If you can’t beat em… change the conversation. That seems to be the strategy the Obama administration and its supporters are taking for the 2012 campaign season. During the weakest post-recession recovery in history, there’s very little material to accentuate the positive with, so the Democrats are trying to make up for it by dividing the American public with class warfare and trying to convince women they need dependency on government for protection.
While stocks may be at an all-time high and the federal unemployment rate has fallen to the lowest point since President Barack Obama took office, the economy is nowhere near recovery as the labor force participation rate (which indicates the share of working-age people in the labor force) is still at a near 30 year low.
Quantitative easing from the Federal Reserve has allowed banks to use the newly printed money to right size their balance sheets, but they’re still not lending out to businesses and homeowners, so stock gains can be credited to inflation more than anything else. In fact, Friday’s lackluster jobs report has now sparked talk again of Fed Chairman Ben Bernanke contemplating a 3rd round of QE to make up for lack of economic growth.
Hiring was lackluster in many industries. Retail-store employment dropped by 34,000, despite a recent rise in consumer spending, while construction payrolls fell by 7,000. Temporary-help jobs, often a bellwether of the job market’s direction, fell by 7,500 after rising by nearly 55,000 in February. One bright spot was manufacturing jobs, which rose by 37,000, led by the auto and auto-parts industries.
But the main driver of the lower unemployment rate was that it was entirely due to people dropping out of the labor force altogether and giving up looking for work. In fact, if all those people were still looking for employment, the real unemployment rate would be 10.9% instead of 8.2%.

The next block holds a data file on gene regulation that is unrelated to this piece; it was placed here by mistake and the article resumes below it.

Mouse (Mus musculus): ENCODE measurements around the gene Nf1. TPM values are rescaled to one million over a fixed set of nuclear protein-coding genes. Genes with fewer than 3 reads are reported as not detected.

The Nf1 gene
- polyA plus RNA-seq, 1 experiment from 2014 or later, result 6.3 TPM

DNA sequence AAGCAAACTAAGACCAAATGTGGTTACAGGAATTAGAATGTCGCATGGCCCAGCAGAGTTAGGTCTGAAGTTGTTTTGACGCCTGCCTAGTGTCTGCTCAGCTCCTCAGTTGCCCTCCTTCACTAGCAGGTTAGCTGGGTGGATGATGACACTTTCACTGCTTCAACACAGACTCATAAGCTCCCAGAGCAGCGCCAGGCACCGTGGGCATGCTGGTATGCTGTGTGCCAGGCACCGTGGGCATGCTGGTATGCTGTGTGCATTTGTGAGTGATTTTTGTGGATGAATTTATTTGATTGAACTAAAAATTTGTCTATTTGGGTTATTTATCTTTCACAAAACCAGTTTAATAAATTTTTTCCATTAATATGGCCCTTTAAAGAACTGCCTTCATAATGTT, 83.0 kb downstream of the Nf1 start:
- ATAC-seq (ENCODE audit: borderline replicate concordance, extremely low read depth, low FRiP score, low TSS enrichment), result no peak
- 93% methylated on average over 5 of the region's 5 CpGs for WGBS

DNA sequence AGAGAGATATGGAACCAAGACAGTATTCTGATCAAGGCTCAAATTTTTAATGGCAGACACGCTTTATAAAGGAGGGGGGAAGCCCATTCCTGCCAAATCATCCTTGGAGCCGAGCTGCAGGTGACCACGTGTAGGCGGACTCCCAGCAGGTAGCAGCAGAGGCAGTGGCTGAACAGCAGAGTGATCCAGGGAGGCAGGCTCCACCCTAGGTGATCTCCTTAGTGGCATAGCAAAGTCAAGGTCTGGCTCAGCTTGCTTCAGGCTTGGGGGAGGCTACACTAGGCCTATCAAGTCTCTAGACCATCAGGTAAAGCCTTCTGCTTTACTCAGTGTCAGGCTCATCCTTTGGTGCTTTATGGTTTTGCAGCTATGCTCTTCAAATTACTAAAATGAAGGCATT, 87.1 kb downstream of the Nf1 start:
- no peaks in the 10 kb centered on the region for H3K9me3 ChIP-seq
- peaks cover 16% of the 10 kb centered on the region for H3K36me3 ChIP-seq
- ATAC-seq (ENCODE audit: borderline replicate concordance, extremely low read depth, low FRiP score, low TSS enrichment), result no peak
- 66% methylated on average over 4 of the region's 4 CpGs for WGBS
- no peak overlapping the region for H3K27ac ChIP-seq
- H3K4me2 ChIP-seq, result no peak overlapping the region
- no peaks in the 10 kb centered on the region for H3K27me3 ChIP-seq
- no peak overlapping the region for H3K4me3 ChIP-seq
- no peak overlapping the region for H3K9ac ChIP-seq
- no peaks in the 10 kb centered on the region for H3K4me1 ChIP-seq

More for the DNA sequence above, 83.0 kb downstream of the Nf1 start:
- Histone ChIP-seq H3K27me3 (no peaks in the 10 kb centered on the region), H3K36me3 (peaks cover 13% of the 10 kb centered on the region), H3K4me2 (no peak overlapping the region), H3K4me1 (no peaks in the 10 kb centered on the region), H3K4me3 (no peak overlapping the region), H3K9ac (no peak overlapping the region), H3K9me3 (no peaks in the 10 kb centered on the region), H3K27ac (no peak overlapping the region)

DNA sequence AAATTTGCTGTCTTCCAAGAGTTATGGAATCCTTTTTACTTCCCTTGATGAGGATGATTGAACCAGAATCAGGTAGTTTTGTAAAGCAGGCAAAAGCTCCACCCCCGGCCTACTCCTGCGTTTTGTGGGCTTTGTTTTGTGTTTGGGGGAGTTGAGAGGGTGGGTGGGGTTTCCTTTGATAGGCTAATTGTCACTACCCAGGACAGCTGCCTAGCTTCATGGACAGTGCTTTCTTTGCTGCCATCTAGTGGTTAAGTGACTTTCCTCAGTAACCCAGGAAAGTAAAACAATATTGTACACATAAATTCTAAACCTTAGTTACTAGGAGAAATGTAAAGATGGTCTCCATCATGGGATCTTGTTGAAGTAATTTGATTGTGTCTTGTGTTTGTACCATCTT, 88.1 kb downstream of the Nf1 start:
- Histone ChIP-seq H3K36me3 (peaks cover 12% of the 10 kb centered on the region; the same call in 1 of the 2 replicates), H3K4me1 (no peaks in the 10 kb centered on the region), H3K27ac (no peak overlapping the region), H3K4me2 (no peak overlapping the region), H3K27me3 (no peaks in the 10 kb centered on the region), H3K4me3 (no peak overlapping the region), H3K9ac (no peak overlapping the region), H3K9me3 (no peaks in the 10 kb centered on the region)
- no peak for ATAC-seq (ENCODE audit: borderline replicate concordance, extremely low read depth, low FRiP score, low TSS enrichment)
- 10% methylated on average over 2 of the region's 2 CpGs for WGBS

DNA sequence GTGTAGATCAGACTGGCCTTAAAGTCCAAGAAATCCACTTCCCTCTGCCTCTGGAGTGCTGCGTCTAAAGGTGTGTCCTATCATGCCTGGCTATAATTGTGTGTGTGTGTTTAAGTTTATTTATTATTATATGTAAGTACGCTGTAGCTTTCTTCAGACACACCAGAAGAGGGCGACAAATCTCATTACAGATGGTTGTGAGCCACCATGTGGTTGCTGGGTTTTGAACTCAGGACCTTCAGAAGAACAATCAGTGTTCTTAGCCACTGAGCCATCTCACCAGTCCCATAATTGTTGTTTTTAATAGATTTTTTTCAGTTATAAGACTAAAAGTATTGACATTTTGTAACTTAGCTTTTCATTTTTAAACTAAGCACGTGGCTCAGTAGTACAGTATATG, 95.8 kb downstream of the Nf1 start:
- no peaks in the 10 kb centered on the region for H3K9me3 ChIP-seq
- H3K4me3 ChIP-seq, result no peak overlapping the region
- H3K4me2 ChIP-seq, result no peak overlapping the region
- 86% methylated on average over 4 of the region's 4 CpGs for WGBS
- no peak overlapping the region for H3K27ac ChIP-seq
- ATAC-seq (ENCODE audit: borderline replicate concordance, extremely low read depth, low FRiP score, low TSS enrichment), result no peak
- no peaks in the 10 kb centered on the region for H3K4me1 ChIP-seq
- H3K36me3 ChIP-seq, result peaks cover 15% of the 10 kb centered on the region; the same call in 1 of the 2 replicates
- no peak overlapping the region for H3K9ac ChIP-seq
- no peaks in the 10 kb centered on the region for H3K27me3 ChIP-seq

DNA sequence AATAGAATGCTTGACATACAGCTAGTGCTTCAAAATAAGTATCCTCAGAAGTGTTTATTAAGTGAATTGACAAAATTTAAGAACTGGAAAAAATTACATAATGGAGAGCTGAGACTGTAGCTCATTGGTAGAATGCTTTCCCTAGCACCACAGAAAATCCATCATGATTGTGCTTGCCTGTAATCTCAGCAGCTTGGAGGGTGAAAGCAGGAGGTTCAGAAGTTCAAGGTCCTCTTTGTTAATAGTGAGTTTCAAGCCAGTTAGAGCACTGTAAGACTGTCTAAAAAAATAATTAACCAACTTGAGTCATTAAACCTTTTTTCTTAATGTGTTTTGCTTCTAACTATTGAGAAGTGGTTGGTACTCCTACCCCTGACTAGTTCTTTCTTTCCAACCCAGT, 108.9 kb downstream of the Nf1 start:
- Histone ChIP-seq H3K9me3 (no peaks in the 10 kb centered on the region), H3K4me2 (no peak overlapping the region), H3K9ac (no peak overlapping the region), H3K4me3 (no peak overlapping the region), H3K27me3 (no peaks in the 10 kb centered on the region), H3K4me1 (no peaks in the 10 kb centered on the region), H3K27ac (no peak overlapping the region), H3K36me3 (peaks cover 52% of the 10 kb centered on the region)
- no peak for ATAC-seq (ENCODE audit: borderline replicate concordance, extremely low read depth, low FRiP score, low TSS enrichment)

Rising inflation and falling labor force participation will not provide a strong economic record for Obama to run for re-election on. Couple that with rising gas prices, record debt and deficits, and tax breaks expiring for all Americans at the end of the year, and this makes for a very weak campaign platform in 2012.
So the Obama re-election campaign’s new strategy is to distract Americans from the lack of economic recovery with fabricated perceptions of Republicans “being out of touch” with wider America.
They accuse the GOP of waging a “war on women” because they won’t subsidize birth control and support the widely unpopular ObamaCare legislation. They claim Rep. Paul Ryan (R-Wisc.) wants to “hurt the poor” for trying to reform unsustainable entitlements so they’ll even be around for future generations. They tease 2012 presidential candidate Mitt Romney for being in the 1% when almost half of all politicians in Washington, including Obama, also belong in that category.
While it may provide for great political chatter on talk shows, the bottom line is Americans are still struggling to find jobs, pay bills, and provide for their families. Romney jokes and Ryan attacks won’t help Americans solve their problems. Piling on more regulations, taxes, and debt won’t create certainty or encourage investment, expansion, and job creation.
Any chance the Democrats will be spending their time and efforts on more important things like passing a long overdue 2012 budget – one that would leave Americans with more money in their pockets instead of debt? Or is Sandra Fluke’s 15 minutes still not over?